Leather Liner Chin Strap IV - “Wedge buckle”

Big Red here with a question from "Steve 'Donk' Rackman"...

    So, TAKE FIVE!

    Steve asks,

    “Big Red, how did the wedge buckle evolve?”

    Great question Steve,

    The first version of the wedge buckle was made of steel painted olive drab and used a straight angle backed cam lever to friction lock against the leather strap. Difficulties in maintaining a consistent thickness throughout the length of the leather strap, necessary for proper friction, prevented many of the buckles from properly locking in place once adjusted to size.

    In early 1943 a new version of the lever was introduced which replaced the straight angled friction lock with a rolled edge. The rolled edge of the lever lined up over a slot stamped into the base of the wedge, at the point of contact with the strap, allowing for a greater variance in the leather thickness effectively resolving the locking issues. This new buckle would continue to be made of steel painted olive drab until 1944 when brass was again available for use.

    Note: It was also at this time that the front flip had a slight lip added for better ease of operation.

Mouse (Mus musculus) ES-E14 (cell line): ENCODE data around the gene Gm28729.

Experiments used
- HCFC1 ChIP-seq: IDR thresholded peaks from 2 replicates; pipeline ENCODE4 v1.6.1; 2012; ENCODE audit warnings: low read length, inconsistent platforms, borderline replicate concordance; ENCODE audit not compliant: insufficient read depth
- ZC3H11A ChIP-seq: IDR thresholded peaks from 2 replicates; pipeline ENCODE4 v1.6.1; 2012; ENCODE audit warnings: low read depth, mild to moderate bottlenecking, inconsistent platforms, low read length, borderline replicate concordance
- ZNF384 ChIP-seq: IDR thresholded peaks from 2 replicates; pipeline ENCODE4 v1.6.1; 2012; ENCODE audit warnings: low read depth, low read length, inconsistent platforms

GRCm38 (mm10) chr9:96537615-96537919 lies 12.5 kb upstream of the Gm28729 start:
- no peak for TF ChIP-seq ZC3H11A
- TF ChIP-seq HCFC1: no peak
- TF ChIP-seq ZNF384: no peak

The brass version of the wedge buckle was coated with black-oxide and had the addition of a patent number, (PAT2363872) embossed on the underside of the lever, which had been granted to the American Fastener Company of Waterbury, Connecticut in November of 1944.


    Wedge buckles were made by at least five different contractors and, except for the patent marked flips, the majority were not identified in any way. However, buckles that have a small anchor pressed in the flip indicate they were manufactured by North & Judd Company.



    Note: Collectors often refer to early buckles as "flat flip" buckles and
    call the latter ones “rolled edge” buckles.
    and remember Steve,
    if your friends want to know how you gained your intel, tell em


    Big Red Says!


    1 comment

    • LeRoy CARON

      Excellent article. North and Judd was a large firm in New Britain Ct. that manufactured saddles along with other types of military defense items.

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